SCHWARTZ'S GUIDE TO UNDERRATED MASTERPIECES
(Khachaturian - Lutoslawski)
(Orff - Purcell)
(Edward MAC DOWELL - Carl NIELSEN)
I admit I've never cared for him. I find him the epitome
of 19th-century gentility -- sort of a
the tunes. However, the Piano Concerto No. 2 is a
glorious exception. If Schumann had written another, this
would have been it.
Canadian composer, and therefore not known outside of
Canada (also not recorded outside of Canada). I've heard
only one work (I used to live outside Detroit), 2 Sketches
on French-Canadian Airs for string quartet. Canadians are
probably sick of this piece by now, but for the rest of
us, it's a lovely novelty. Post-Romantic.
A pioneer English woman composer and a student of
Her music belongs to the
Rubbra-Alwyn camp and
therefore has suffered the same sort of eclipse. The BBC
had been captured by post-Webernians,
who raised the
musical literacy of the country at the expense of shutting
out a slightly older generation (Britten
was the exception
to this rule). She's known mainly for her chamber works,
especially the string quartets. I would like to plug 3
orchestral pieces. Overture, "Proud Thames" is an English
version of The Moldau, which picks up color and momentum
from quiet beginnings. Serenata concertante for violin
and orchestra is intensely musical and gives the soloist
good opportunity for display. Symphony for double string
orchestra was influenced by the Brandenburgs in its
concern for counterpoint, but don't let that mislead you.
It's not really neo-classic: the influence is more
Vaughan Williams than Stravinsky.
Yeah, I know: is he really overlooked? Only relatively.
Excepting Das Lied von der Erde and Lieder eines fahrenden
Gesellen, the non-symphonies aren't recorded or programmed
as much. If you don't know these works, try 5 Ruckert-Lieder,
Kindertotenlieder (shattering), Das Klagende Lied
(Mahler described it as "the work in which I became Mahler;
strongly influenced Schoenberg's
Des Knaben Wunderhorn (magic; lives up to its title; try
for the Janet Baker-Geraint Evans classic recording), and
the early songs. Musical Heritage put out a neat disk
(so-so performances) of Mahler's rejected symphonic
movements, so you get to look inside the workshop.
Frank Martin was French-Swiss, so pronounce the name
"Frahnk Mar-TAN" (my apologies to all Francophones). To
my ear, he continues Honegger's
style. The work is of uniformly high quality.
He's a fine concerto writer. His
oratorios In terra pax (Christmas) and Golgotha (Easter)
try to come to modern terms with the monumental
Mass for 2 4-part choirs is an a capella
masterpiece, unknown even to choral mavens.
An entry I've dreaded. If I have one Favorite Composer, Martinu is probably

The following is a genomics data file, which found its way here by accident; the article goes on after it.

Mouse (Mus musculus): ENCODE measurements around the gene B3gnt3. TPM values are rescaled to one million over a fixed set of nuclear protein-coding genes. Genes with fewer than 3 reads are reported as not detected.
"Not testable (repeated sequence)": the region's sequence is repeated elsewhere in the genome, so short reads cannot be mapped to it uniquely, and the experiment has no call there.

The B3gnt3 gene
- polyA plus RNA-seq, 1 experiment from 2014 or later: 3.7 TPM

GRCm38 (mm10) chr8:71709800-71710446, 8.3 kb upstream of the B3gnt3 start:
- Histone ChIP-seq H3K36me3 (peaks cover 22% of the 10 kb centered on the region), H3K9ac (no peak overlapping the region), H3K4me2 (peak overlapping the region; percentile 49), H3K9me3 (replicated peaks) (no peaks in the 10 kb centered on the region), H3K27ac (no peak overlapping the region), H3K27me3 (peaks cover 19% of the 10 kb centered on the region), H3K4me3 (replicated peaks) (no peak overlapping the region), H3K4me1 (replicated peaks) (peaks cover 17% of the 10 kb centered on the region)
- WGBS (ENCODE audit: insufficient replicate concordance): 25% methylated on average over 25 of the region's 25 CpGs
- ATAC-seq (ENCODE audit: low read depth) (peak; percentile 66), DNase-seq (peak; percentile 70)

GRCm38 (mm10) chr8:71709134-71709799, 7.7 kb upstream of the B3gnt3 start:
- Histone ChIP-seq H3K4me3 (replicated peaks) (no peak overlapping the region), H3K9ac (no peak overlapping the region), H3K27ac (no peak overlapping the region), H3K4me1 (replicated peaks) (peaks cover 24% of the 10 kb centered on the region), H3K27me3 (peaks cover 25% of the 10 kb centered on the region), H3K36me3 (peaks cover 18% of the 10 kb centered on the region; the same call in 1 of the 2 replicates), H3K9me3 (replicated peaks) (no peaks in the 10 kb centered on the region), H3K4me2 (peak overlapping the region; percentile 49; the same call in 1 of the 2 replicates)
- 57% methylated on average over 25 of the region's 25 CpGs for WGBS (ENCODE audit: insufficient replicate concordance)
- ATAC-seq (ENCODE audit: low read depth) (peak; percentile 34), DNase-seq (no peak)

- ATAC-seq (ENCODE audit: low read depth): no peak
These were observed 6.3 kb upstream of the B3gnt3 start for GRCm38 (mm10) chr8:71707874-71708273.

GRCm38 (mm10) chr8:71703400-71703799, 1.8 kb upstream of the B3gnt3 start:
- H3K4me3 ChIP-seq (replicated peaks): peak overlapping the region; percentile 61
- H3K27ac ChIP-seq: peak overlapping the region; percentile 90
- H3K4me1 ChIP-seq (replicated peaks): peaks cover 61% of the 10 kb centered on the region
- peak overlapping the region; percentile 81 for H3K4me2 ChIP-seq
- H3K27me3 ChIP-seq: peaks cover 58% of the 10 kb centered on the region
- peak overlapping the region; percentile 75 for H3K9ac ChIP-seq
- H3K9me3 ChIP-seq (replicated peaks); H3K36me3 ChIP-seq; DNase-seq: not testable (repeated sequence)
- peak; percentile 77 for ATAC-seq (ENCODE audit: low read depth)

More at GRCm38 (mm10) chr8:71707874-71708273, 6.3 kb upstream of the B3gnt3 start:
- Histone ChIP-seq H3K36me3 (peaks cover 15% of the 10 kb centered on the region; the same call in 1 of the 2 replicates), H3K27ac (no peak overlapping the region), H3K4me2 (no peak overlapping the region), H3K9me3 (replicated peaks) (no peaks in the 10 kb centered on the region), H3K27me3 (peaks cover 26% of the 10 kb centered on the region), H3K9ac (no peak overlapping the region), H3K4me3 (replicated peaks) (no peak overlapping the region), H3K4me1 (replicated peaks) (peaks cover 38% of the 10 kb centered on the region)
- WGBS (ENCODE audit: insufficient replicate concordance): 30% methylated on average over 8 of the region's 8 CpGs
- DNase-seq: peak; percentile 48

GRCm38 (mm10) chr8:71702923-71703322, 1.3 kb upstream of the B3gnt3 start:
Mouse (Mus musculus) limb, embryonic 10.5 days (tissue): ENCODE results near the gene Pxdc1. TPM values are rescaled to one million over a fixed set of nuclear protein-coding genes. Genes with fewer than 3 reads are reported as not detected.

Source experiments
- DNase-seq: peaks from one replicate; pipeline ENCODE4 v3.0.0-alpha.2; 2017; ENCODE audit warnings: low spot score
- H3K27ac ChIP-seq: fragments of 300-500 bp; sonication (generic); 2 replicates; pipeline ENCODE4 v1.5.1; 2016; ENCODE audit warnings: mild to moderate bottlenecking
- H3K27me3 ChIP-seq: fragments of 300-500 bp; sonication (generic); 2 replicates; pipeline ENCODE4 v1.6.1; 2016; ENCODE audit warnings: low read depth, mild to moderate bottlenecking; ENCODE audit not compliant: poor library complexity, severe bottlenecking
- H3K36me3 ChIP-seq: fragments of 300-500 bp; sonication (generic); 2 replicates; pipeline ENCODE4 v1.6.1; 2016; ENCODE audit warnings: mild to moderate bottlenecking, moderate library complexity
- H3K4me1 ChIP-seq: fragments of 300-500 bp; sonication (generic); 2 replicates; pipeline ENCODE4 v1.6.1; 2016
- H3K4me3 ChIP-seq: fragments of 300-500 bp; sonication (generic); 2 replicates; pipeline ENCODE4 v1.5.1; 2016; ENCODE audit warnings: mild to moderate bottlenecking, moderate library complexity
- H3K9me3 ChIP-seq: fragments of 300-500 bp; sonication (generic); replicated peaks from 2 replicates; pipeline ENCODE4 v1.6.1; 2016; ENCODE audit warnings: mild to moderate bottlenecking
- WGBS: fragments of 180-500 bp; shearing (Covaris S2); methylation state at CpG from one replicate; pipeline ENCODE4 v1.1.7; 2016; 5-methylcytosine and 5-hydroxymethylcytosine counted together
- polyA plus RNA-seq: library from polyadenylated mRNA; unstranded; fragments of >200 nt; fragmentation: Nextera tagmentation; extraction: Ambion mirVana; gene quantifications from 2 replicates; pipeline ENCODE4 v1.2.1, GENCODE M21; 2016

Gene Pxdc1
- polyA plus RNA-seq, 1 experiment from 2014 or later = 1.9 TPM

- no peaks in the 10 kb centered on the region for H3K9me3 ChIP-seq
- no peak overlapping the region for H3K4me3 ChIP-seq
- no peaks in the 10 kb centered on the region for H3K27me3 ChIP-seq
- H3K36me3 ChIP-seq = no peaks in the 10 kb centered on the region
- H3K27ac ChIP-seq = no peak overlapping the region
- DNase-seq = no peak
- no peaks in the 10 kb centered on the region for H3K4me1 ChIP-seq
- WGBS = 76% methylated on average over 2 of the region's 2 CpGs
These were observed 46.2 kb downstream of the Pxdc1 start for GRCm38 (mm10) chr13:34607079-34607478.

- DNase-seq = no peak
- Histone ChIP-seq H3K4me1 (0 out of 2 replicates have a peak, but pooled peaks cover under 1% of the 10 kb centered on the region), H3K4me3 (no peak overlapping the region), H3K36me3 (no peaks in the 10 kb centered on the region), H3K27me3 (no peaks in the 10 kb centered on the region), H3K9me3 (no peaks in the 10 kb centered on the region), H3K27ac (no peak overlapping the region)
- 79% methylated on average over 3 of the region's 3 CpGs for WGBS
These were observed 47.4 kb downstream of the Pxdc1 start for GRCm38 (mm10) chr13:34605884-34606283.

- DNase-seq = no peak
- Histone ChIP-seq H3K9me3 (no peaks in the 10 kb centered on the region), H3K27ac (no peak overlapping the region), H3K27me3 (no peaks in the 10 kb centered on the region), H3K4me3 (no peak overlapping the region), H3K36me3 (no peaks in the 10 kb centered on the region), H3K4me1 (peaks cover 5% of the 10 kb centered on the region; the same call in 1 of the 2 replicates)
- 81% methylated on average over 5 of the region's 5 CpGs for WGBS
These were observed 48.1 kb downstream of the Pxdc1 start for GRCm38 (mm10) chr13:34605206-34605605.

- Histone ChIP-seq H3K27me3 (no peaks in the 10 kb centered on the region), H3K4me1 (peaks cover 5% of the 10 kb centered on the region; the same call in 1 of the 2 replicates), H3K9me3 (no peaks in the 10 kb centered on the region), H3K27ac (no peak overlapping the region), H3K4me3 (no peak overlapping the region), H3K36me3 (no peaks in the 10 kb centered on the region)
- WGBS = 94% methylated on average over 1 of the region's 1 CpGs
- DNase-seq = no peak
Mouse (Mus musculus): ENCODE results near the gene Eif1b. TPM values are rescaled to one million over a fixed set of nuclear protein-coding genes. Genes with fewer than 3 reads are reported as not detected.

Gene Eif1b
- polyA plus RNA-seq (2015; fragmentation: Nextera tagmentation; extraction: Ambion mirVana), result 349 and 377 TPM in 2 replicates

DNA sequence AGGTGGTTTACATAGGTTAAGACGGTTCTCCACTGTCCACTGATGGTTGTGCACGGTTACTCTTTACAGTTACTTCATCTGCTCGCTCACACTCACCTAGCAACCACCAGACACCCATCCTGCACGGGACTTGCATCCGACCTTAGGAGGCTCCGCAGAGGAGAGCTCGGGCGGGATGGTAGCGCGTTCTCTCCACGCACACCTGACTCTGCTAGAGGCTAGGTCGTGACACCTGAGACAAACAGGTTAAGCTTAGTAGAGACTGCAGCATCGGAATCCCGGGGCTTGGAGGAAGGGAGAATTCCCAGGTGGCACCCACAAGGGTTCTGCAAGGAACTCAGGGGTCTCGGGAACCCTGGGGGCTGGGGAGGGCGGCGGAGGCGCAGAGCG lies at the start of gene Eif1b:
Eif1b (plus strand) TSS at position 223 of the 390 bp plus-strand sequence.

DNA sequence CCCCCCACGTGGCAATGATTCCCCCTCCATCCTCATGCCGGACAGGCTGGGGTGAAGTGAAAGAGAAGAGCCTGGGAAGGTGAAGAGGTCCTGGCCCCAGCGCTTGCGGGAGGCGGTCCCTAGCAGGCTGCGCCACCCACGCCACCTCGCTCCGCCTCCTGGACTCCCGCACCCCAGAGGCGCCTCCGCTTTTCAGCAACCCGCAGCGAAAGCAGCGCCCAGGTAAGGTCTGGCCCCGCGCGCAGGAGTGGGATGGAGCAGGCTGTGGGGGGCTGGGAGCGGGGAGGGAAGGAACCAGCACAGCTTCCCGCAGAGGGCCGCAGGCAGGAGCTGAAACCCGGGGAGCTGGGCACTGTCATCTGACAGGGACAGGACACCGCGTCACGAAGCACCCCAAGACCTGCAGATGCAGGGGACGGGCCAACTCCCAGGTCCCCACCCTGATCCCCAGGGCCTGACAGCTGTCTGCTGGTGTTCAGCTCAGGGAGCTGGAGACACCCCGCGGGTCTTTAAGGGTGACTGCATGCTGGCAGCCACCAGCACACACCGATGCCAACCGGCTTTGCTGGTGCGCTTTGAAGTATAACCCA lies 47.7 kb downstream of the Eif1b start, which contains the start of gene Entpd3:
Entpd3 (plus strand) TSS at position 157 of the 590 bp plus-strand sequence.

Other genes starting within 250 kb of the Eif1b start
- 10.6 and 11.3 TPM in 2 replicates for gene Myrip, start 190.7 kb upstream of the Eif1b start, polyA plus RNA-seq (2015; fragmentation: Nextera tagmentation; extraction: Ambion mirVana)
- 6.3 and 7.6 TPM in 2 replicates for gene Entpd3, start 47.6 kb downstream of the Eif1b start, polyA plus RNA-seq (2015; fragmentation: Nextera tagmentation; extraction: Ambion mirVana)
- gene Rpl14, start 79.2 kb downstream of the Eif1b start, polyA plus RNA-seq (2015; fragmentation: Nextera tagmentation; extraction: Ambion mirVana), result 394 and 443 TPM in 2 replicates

it. With the exception of early works, everything he wrote grabs my attention
from the opening bars. "Stravinsky
meets Dvorák" describes his music pretty well. He excells in chamber
music and concerti. He's one of the great modern symphonists. His choral and
theater works are superb. The Double Concerto for 2 pianos, timpani, and
strings is recorded all the time. A 20th-century masterpiece, it deserves
to be. Off the top of my head, try Three Czech Dances for 2 pianos,
Bergerettes for piano trio, Cello Concerto No. 2 (soaring),
Concerto for oboe (a delight), Piano Concerto No. 2
(powerful), Duo No. 2 for violin and cello (makes you think there
are more than two instruments playing), Études and Polkas for
piano solo, Intermezzo for orchestra, Nonet No. 2, the
piano quintet, the first piano quartet, the third piano trio, ALL the cello
sonatas, the Sonata for Flute (a classic piece), the
Piano Sonata, Symphony No. 4, Tre Ricercari, and
the vital Trio in F for flute, cello, and piano. Oh hell, buy anything.
I can't claim great familiarity. I know only two works:
Odessey and Chamber Music. The second piece comes across
as the work of a fine craftsman. Odessey overwhelms you
and I got the strong feeling that I was listening to a
masterpiece when I heard it. Now I know what the first
audience for Bartók's
Concerto for Orchestra must have felt.
George Bernard Shaw almost buried him. We're just
starting to come out from under the burden of Shaw's
criticism. To my mind,
Mendelssohn is one of the great
chamber composers. His emotional depth is not as great as
In many ways, his music works on
you like Mozart's: the pieces have
such artistic balance that this itself becomes moving. Try the piano
quartets, the cello sonatas (Gilbert &
Sullivan fans will recognize
a bit of "Trial by Jury"), and the String Quintet in B-flat.
Another neo-classic post-war American once known and
admired for his symphonies, now in eclipse. I've heard
quite a bit, and he seems to repeat himself a lot.
Stylistically close to Piston.
Try Symphony No. 3.
The joke around the conservatory used to be that the music
was "Menotti-nous." The critics' whipping-boy. He obviously derives
from Puccini (who himself was despised by critics until quite recently).